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Beating on both top and bottom line numbers — $700M over estimates for revenue and $.04 on earnings per share — IBM’s latest financial results demonstrate that the firm is clearly out of the woods now and focused on the future.
Interestingly, mainframe revenue drove IBM’s security offerings up an almost unbelievable 81 percent for the quarter. You remember the mainframe, right? That thing that was dead back in the 1980s? Well it is back. Companies often mistakenly conclude that a product is dead (I’m thinking of the Apple iPod) when it is just starved for support. I imagine there are a lot of firms that made fun of the mainframe that, given these results, now wish they had one of these gold-making machines.
IBM’s latest financials also highlighted several other parts of its business.
The Watson artificial intelligence (AI) platform is one of the most powerful engines for the future at IBM. It's a major part of IBM’s initiative to create an AI platform that enhances but does not replace humans (a topic we all likely should be far more interested in). Watson could redefine the next century, but it is facing increasing competition, particularly from startups focused on Watson’s initial medical market (confirming that market as a strong initial target). Growth was 6 percent, which is low given that this is largely a greenfield market.
However the issue is largely with the training time and system costs, which are getting a substantial amount of focus. Once they hit critical mass (likely in the next two years) in terms of trained systems, machine learning should allow IBM to grow this market at least a magnitude faster.
A few years ago, IBM wasn’t competitive with Amazon Web Services.
Well that was then, and this is now.
IBM Cloud revenue is up to $4.7 billion, and they are reporting 23 percent growth. With Amazon’s outages during their Prime Day displaying potential cloud weakness, IBM is in a good place to take additional share from the service that initially slapped them upside the head. Cloud revenue now accounts for nearly a quarter of IBM’s revenue, which is impressive given how short a period has gone by since that initial Amazon surprise.
For banking, blockchain has become the killer application. It assures the integrity of transactions in an industry that is often targeted with expensive fraud. It also shows just how much of IBM’s revenue is connected to their leadership positions in a number of security areas. While initially blockchain was almost exclusively connected to crypto currency, today it has broad applications across banking in everything but securities (where it continues to be too slow, but suggests an enormous potential investment in hardware to eventually address that shortcoming). IBM has established itself as the premier blockchain provider for banking and with 400 projects worldwide and 60 blockchain networks in some of the largest banks in the world, they remain the major player in this segment at scale.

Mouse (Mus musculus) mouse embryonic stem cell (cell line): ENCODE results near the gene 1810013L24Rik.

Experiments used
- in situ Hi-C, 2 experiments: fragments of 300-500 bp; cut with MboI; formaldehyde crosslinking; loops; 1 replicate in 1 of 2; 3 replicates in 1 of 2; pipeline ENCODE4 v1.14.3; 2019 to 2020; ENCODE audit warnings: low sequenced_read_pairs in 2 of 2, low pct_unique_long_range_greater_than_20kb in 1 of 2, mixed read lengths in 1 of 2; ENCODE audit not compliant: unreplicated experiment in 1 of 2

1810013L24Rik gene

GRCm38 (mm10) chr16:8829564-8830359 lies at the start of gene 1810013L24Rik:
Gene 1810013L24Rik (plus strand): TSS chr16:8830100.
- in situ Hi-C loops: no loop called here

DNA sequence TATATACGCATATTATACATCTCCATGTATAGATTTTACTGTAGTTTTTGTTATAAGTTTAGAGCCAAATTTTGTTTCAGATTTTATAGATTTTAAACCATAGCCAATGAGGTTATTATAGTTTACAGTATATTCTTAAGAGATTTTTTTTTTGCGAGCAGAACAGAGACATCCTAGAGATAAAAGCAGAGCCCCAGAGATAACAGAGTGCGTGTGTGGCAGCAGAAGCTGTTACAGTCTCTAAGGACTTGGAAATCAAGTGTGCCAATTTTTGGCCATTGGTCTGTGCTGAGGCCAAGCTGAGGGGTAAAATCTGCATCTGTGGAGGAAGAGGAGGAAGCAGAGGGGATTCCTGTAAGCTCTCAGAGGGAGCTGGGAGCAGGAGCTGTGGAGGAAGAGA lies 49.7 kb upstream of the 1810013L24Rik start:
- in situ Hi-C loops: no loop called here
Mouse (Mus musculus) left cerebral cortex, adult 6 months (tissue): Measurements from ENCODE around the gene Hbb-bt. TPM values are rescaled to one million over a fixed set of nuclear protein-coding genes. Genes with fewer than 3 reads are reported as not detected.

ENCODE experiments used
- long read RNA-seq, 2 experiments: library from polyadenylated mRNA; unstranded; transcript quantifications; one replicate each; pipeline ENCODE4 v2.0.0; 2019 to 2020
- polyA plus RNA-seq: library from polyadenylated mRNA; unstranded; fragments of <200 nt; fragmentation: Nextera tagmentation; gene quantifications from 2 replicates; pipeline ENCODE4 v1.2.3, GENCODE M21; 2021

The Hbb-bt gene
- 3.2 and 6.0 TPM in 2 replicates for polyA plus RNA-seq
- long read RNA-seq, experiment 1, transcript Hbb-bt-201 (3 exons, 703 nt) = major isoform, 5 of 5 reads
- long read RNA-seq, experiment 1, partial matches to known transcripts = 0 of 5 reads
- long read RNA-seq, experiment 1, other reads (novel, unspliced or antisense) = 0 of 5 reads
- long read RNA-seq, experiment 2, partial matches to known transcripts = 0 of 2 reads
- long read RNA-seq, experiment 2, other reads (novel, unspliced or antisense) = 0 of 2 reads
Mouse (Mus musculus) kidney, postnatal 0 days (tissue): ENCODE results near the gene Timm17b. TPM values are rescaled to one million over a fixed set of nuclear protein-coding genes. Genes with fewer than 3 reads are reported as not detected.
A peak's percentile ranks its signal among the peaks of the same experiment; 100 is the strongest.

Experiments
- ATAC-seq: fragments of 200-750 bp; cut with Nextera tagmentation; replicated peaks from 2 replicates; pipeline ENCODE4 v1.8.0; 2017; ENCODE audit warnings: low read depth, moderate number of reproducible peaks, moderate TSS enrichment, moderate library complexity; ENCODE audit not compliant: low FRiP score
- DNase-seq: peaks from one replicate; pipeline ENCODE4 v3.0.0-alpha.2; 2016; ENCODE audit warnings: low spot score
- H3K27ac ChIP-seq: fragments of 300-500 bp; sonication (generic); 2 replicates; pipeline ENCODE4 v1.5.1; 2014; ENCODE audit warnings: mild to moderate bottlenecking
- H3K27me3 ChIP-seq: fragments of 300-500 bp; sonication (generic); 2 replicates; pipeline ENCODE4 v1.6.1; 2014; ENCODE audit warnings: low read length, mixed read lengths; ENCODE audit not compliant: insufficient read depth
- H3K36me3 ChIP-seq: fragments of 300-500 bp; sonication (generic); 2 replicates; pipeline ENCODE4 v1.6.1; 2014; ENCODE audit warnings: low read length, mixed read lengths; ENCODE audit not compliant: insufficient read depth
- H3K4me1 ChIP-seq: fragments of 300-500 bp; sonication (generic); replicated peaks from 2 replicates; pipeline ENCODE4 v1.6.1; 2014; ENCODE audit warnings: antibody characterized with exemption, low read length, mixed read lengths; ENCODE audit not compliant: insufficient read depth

Of late, the U.S. had been getting trounced in supercomputer performance, largely by China. This was particularly embarrassing because the United States established the segment and should have been decades ahead of anyone else.
While the $240 million Summit supercomputer wasn’t that relevant to IBM’s bottom line, it was incredibly relevant nationally as it took the performance lead back from China and returned it to the U.S. Given supercomputers are used to assure large scale national government projects ranging from weather monitoring to defense, U.S. leadership is extremely important. IBM, with NVIDIA’s focused help, returned leadership to the country. This also reestablished IBM as a global supercomputer leader, which was very important for the brand.
IBM remains the only company to have a universal quantum computer available in market. While quantum computing at scale is still some time off, IBM’s efforts in this area have established the firm as a leader. It should pay dividends once these things are truly ready for deployment in production.
While I don’t expect quantum computing to have a significant impact on IBM’s revenue this decade, it could well define the firm for the major part of the century. IBM is really the only firm in its class pushing this technology as hard as they are. With most firms focused excessively on quarterly profits, IBM stands out with massive strategic investments that assure its long-term survival. This is an important counterpoint to what I think is an industry mistake.
What IBM Is Getting Right
Behind the scenes, IBM has ramped up training and driven a refresh of nearly 50 percent of its workforce over the last six years. This has worked impressively well to rebuild the company for the emerging market of tomorrow. The firm stands in stark contrast to the more traditional quarterly revenue focus that plagues the public companies in general. The long-term focus should help ensure that this company, which was designed to last centuries, meets its founder’s immortal goals.
This quarter was an impressive piece of work from a company that, historically, has set records for longevity and execution. It is once again stepping up to this IBM-level challenge. The executive team and a board (made up largely of CEOs from IBM customer companies) set a strong positive standard in a massively changing market.
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